If I’m Apple, I’m always looking at two things:

  1. Innovation — what’s the new, new thing that’s going to move the needle? The thing that will leave people breathless.
  2. Ugly Experiences Left — what are the lowest common denominators of things that we have yet to fix? The ugly, ugly things.

Apple’s number 1 customer issue is battery life. Hire a team of 100 of your best power engineers and disrupt the need for cords and for any charging in general. I don’t care how you do it. That’s the requirement.

Cut the cord. Cut the need for charging.

My phone moves around with me all day. Watches charge themselves just through motion. Sometimes you have to look to our past to envision our future.

The sun shines every day.

Apple. Make me dream again. Remove the plastic from my otherwise metallic existence. Please.

- Sean

Microsoft, Not Lego, Buys M…

Lego makes toys. They’re the biggest company to do it in the world. Yes, even bigger than Santa Claus’s operation.

The reason lego is successful is because of one tiny simple thing that you can use to build almost anything:  a lego brick.

It’s so good that they haven’t innovated on the original design since they added the little cylinders underneath the block to lock one in place with another. They even made a feature length film that was successful at the box office, and would have been even without Will Ferrell.

So Lego knows that digital media is important. It is the user acquisition funnel to get people interested in and buying more legos. They’ve made games before. But they’ve never made a game that’s been as wildly successful as Minecraft.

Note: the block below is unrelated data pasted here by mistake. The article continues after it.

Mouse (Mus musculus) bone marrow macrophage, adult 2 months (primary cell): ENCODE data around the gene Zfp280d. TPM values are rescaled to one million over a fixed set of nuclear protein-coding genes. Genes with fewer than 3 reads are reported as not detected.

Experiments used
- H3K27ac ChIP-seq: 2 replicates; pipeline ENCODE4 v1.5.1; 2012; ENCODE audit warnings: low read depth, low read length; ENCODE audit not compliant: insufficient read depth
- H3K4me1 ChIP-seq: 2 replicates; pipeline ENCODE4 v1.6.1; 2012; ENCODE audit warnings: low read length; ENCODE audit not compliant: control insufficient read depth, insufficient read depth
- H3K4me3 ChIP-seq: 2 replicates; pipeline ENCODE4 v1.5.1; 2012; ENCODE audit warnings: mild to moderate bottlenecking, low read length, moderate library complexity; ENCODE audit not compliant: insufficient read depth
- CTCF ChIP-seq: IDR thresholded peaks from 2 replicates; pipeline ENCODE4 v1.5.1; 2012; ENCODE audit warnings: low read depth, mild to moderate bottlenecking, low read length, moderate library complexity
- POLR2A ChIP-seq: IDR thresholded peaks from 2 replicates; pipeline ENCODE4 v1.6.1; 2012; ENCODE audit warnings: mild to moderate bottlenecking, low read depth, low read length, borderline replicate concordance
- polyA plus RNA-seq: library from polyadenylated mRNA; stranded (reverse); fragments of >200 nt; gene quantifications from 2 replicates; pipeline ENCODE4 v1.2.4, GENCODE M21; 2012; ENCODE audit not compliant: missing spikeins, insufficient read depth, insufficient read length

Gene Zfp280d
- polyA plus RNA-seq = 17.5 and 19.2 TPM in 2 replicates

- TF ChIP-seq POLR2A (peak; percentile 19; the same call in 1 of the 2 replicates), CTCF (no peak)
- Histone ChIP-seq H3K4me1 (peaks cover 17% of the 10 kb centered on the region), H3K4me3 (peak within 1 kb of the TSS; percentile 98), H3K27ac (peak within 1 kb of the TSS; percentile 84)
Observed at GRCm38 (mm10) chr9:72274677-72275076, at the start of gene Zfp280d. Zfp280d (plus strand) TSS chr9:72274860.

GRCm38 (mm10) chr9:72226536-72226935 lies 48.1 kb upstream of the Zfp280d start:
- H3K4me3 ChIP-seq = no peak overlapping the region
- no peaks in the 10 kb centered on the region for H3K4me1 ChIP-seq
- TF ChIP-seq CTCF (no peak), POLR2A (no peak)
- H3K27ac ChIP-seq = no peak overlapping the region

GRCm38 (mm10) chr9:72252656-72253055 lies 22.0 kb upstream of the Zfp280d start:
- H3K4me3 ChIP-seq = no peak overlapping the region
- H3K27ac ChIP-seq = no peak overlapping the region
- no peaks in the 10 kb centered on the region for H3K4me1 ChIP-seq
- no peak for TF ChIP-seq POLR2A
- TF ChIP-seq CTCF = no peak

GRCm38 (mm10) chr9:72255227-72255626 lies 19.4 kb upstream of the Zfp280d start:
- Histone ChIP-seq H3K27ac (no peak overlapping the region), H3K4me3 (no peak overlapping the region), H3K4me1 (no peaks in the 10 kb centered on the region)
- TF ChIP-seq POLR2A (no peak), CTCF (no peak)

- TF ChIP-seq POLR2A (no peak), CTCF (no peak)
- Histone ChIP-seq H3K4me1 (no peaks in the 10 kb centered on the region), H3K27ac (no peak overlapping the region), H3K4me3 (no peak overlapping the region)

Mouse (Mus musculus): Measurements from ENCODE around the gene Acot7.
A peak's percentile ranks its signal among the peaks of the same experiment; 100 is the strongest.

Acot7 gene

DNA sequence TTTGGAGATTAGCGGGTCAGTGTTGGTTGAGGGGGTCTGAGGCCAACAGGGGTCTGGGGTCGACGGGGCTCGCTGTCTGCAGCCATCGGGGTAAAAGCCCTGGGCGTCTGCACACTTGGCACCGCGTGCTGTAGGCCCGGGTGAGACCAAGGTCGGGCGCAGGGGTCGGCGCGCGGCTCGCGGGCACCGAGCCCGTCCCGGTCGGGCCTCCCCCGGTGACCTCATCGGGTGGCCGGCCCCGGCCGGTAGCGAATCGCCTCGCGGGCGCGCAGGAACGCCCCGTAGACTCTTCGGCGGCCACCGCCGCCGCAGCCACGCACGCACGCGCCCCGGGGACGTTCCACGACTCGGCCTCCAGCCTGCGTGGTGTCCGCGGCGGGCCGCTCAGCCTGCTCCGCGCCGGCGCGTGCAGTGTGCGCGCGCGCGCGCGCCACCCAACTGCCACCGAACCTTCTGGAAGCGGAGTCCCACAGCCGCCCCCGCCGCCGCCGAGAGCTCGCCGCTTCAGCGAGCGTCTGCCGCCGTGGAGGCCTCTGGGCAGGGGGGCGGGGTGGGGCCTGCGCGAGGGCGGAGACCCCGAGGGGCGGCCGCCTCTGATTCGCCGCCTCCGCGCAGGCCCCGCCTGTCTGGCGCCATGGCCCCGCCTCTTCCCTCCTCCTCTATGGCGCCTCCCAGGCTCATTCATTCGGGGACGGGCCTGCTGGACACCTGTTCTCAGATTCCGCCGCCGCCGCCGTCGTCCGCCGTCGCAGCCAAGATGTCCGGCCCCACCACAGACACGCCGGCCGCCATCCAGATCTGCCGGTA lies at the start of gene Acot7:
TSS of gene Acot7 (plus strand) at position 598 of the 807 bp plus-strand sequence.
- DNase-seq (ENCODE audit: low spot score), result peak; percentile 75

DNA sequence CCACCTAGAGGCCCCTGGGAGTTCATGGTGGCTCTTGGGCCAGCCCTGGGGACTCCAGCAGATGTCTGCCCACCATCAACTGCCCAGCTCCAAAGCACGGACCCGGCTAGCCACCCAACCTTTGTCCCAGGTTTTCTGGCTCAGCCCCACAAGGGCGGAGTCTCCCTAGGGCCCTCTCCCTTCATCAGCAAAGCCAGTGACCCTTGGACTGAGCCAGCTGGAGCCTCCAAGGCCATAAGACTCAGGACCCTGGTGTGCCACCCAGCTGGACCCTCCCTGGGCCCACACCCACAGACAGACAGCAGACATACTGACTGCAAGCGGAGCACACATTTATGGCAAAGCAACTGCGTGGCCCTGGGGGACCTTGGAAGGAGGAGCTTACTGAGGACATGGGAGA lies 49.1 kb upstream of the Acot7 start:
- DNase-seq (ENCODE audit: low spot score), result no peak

So why didn’t Lego buy Minecraft? They’ve both essentially about building things with blocks. Except that Minecraft can get a little dark and scary and that’s not really the branding that Lego’s going for.

The bigger reason, though, is a simple financial one.

Even on the back of the wildly successful Lego movie, the company only made $480 million in profit in the last 6 months. That’s a bit shy of $1 billion in profit for one year.

Minecraft was bought by Microsoft for $2.5 billion. That means it’s at least 2 to 3 years of profit to buy one company. And then you need to turn into a software company to support and sell it. Which Lego isn’t. Lego is a hardware manufacturing company.

The ones in the know, know that if you care about software, you also care about the hardware it runs on. I don’t think Lego wants to be a technology company. It’s much harder to sell electrons buzzing around behind a screen than a little plastic block that a kid (or parent) can physically touch and hold in their hand.

The most satisfying thing about the entire company of Lego is also the most simple.


Software has yet to come close to competing with that.

- Sean

Seasons in Software

The real world has seasons. Some places even have four of them.

So what would it be like if software had seasons? Hmm…

It’s thought experiments like these that open the window to innovation.

What else can you come up with?

- Sean